Published on the 10th April 2020 in the Financial Times newspaper, this wasn’t the first time Mr Coates had contributed an article. Acting on a hunch he had had when running a trading desk for Deutsche Bank, he then retrained in neuroscience and physiology at Cambridge University. He wanted to find out whether ‘the rollercoaster of physical sensations a person experiences while immersed in the markets alters their risk-taking’.
As a handful of countries start lifting corona-virus related restrictions, Britain looks set to enter another 3 weeks of lockdown. Tuesday the 14th April was the second STA Monthly Meeting that was held online due to limits to the size of indoor gatherings. Our guest speaker, Sankar Sharma, was obviously delighted to be invited, saying he was proud to be ‘among the best in the world of technical analysis’.
Shakespeare’s Julius Caesar came to a sticky end on the 15th of March, lending the phrase negative connotations ever since. In fact, an Ide is a very ancient word for certain dates in the calendar, the first full moon of the month (March, in this case). Tonight, the 7th April, we have another full moon, a pink super bright one as the moon’s elliptical orbit around the earth brings it closer to us than usual. It actually looks orange, and the ‘pink’ comes from the phlox that flowers at this time of year.
I’m a regular presence at Tuesday’s monthly meetings of the Society of Technical Analysts at the Institute of Chartered Accountants of England and Wales’ lovely premises at One Moorgate Place, City of London. Partly because I so enjoy catching up with members over drinks after the talk, but also because I’m tasked with doing a write-up and blog for those who didn’t make it. The meeting on the 11th March was cancelled – such a pity.
For a fortnight now I’ve been working from home. In fact, for almost 6 years I’ve been working partially from home and partially at a large office building in the City of London. The set-ups are, needless to say, very different and will not suit everyone. Today’s reality, however, means that many of those who can are being asked to self-quarantine and take their laptops with them.
Quite by chance, about 10 days ago, someone put me on to a video available (to those who pay a television licence fee) on BBC iPlayer. Called ‘The Markets’, it was released in 1976 and is an interesting vignette of how things used to be in the City of London, and how the plumbing really works. I don’t go back that far, though I did study at the London School of Economics, but many of my work colleagues in the early 1980s were around then and regaled us with tales of the old days – not the ‘good old days’ mind you.
A very brave Joshua Mahoney of the IG platform faces an incredibly tricky time explaining the carnage in all sorts of markets on the morning of Monday 9th March 2020 – plus, trying to forecast the next step. Well done, we say, as this is precisely the time and space when we need clear advice and cool heads.
A phrase dreaded by market makers in all areas of finance who, because they are obliged to make two-way prices for existing clients throughout the business day, means there are more difficult orders on the way and the most recent price the client accepted was because it went in their favour. In other words, the dealer’s got stuck with a nasty position and scrambling out of it is about to get even harder.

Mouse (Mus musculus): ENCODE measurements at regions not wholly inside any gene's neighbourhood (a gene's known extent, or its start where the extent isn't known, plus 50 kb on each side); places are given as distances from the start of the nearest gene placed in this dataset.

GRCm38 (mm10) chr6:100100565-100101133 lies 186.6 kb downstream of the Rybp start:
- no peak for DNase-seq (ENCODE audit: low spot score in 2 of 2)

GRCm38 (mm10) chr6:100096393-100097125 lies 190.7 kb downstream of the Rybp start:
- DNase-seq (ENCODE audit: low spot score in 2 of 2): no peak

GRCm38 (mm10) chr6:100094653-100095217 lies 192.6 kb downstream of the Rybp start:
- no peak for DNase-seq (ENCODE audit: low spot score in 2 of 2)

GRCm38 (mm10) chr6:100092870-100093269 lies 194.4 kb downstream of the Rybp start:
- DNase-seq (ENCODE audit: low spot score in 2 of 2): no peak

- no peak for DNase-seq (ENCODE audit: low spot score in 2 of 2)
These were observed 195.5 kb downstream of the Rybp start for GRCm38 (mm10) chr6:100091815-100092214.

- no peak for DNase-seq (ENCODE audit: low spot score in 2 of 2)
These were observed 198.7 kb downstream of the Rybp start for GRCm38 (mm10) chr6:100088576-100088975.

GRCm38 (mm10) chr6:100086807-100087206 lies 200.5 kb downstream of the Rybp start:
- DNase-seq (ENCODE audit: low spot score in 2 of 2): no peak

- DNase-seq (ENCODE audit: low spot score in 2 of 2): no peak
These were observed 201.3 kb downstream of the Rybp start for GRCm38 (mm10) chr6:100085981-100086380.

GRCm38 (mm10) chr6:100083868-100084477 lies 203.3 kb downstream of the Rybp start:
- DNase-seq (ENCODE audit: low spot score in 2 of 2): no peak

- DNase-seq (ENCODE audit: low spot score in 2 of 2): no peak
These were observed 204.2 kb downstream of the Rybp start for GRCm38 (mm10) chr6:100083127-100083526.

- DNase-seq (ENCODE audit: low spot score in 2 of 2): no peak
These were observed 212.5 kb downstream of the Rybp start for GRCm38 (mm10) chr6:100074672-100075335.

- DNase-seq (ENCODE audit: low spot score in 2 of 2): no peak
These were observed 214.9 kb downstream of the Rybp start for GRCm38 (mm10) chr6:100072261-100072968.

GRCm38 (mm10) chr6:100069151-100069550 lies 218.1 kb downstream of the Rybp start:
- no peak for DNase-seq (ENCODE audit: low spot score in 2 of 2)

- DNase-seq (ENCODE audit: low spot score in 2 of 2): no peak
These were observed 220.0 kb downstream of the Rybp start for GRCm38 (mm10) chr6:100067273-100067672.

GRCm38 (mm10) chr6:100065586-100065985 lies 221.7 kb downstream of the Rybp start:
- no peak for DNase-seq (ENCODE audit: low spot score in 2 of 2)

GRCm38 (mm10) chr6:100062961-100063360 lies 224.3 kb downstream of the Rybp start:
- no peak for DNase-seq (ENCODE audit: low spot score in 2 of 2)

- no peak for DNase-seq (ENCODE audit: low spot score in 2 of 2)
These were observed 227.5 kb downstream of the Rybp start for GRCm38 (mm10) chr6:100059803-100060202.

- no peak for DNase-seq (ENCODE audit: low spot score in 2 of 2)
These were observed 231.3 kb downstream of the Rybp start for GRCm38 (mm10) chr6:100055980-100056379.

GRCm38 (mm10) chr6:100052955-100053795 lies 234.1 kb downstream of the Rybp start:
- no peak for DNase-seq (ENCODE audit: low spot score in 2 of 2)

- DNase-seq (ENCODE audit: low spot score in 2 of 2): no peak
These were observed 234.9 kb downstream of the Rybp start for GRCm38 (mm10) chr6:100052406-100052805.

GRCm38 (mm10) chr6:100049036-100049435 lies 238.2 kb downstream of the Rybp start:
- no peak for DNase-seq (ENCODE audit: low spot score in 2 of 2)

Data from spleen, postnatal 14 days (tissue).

Book review: ‘Unchartered: How to map the future together’ by Margaret Heffernan, published by Simon & Schuster
The Weekend FT is strong on book reviews, generally well-written, some good, rarely bad, and never indifferent. Mercifully, they cover a lot more than fiction because, as my friend the Supreme Court judge says: ‘’when you have to read a lot for your work, fiction becomes less and less satisfying’’ – as is also my case.
- ‘Applying macro fundamentals to short-term trading’: By Anthony Cheung October 14, 2021
- Energy Trading Week: In conjunction with CommoditiesPeople.com October 7, 2021
- STA Freedom Party: Something to celebrate September 28, 2021
- New Lessons from Brain Science: and how they inform risk taking September 23, 2021
- Market reaction to EU July Industrial Production September 17, 2021
- A fireside chat with author Jack D Schwager: He of Market Wizards fame on
- Market Wizards – and their lesser known cohorts: Jack Schwager hits the book launch circuit on
- Colours, clashes and clichés: How and why use colourful charts on
- Do you know Aroon? I do, but not very well on
- Must read classics: Richard W Schabacker – the real bible of technical analysis on
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The views and opinions expressed on the STA’s blog do not necessarily represent those of the Society of Technical Analysts (the “STA”), or of any officer, director or member of the STA. The STA makes no representations as to the accuracy, completeness, or reliability of any information on the blog or found by following any link on blog, and none of the STA, STA Administrative Services or any current or past executive board members are liable for any errors, omissions, or delays in this information or any losses, injuries, or damages arising from its display or use. None of the information on the STA’s blog constitutes investment advice.